Monday, January 23, 2006

Stamp out cutline literalism

The rosy-fingered dawn of a new semester seems the ideal time to launch a crusade against AP-style literalism in cutlines. The space under photos is some of the most valuable real estate you'll get to work with, and you need to invest in it wisely.

The AP's job is to tell you what you're looking at and -- with an eye on the archives -- when. Thus it tends to take a painfully literal approach to cutline writing. If two people are walking through the snow in Yerevan, for example, it might* write:

Local residents walk in snow in Yerevan, Armenia, Monday, Jan. 23, 2006.

Or if two people are walking down a snowy street in Yerevan, it might** write:

Local residents walk in snow in a street in Yerevan, Armenia, Monday, Jan. 23, 2006.

Thus, a number of the more common cutline verbs are on the forbidden list. Chief among them is "celebrate," as in

Seattle quarterback Matt Hasselbeck celebrates a touchdown pass to tight end Jerramy Stevens in the first quarter of the Seahawks' 34-14 victory on Sunday at Qwest Field in Seattle. (1B Monday, and packed with two or three too many prepositional phrases for comfortable reading).

But there are others,*** notably "gestures":
French President Jacques Chirac gestures as he speaks with German Chancellor Angela Merkel during their meeting in Versailles, west of Paris, Monday Jan. 23, 2006.

Brazil's Minister for Culture Gilberto Gil gestures as he addresses the media at the EU Commission headquarters in Brussels, Monday Jan. 23, 2006.

Germany's Tommy Haas gestures to the chair umpire as he reacts to a line call during his fourth round match against Switzerland's Roger Federer at the Australian Open Tennis Tournament in Melbourne, Australia, Monday, Jan 23, 2006. (Tennis fans will note that the same cutline appears with two different photos of two different gestures.)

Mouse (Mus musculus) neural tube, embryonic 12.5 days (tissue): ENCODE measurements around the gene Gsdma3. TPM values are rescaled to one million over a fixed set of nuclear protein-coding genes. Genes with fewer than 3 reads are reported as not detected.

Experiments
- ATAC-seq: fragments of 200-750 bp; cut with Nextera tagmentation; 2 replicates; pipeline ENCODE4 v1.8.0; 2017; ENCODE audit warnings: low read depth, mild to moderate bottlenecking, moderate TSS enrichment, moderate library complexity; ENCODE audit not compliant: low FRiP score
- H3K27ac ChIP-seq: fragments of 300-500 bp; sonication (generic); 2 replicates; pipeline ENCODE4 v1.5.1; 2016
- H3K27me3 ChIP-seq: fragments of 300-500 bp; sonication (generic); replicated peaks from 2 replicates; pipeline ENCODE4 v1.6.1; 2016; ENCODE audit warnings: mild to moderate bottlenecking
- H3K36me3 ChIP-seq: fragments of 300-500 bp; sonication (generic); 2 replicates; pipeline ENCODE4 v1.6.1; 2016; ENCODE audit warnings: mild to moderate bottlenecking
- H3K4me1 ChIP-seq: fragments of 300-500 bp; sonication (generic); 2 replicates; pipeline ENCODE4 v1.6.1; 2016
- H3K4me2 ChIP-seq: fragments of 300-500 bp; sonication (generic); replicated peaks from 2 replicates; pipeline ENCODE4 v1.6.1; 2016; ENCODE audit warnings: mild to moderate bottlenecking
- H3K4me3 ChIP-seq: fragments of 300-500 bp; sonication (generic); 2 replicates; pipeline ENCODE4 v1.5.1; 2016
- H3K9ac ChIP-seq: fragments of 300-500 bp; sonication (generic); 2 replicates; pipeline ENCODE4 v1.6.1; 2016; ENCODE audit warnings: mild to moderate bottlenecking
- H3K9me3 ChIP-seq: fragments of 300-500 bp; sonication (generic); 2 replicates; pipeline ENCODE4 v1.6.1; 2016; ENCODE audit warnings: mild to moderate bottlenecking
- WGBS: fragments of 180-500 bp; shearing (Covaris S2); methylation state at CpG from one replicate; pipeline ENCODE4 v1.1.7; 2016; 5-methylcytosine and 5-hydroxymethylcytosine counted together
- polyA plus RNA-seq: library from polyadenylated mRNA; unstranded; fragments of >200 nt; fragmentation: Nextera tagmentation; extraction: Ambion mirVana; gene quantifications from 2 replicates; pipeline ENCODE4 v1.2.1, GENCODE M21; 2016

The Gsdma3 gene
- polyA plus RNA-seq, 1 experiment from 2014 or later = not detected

Lt. Gen. Bruce Wright, head of the United States Forces in Japan, gestures during a speech at a professional luncheon at Foreign Correspondents' Club of Japan in Tokyo Monday, Jan. 23, 2006.

Our job, on the other hand, is not to tell people what they're looking at. That's what their eyes are for. Our job is to take the cutline data and any accompanying stories (if you're writing a cutline for a standalone, ask for the latest versions of any stories that go with it) and tell people why they're looking at the photo in question. We do that best by:
1) Placing the visible actions into context.
2) Complementing the other big type (hed, decks, pullouts and the like).

Here's a nicely done example from 1B Tuesday. I can see a guy in blue who's probably at the free-throw line, and I can see some fans waving orange stuff, but I can't see the context:

Christian Moody faced a frenzied student section while he missed two free throws with 0.4 seconds left in a tied game.

And an overly literal one from today's Second Front:

Elizabeth Bayless, left, and Heather Lundholm, right, enjoy the unseasonably warm weather as they lean against one of the MU Columns on Thursday.

See the problem? The photo shows two people leaning on a column, so don't waste time and space telling me that two people are leaning on a column. Leave out the beginning of the "as they" clause and you're left with context and explanation: ... enjoy the unseasonably warm weather Thursday at the MU Columns. (And yes, once you've identified one of a pair as "left," you don't need to say the other is "right.")

Got it? So don't tell me someone who's smiling "smiles" (1A Wednesday), or that people running in the streets "run in the streets" (3A Thursday). Stick with stuff I can't see.

If you've been keeping up with the discussion over at Bill Walsh's Blogslot, by the way, this approach is the sure cure for cutlines that say "Firefighters battle a blaze ..."

* Might, hell. That's exactly what it did.
** Ibid.
*** And you can look it up.


Anonymous Anonymous said...

And then there's the AP cutline writers' habit of stringing as many as seven or eight prepositional phrases together in a cutline. On top of their inability to use commas correctly, it makes for some interesting reading.

9:33 AM, February 03, 2006  

Post a Comment

<< Home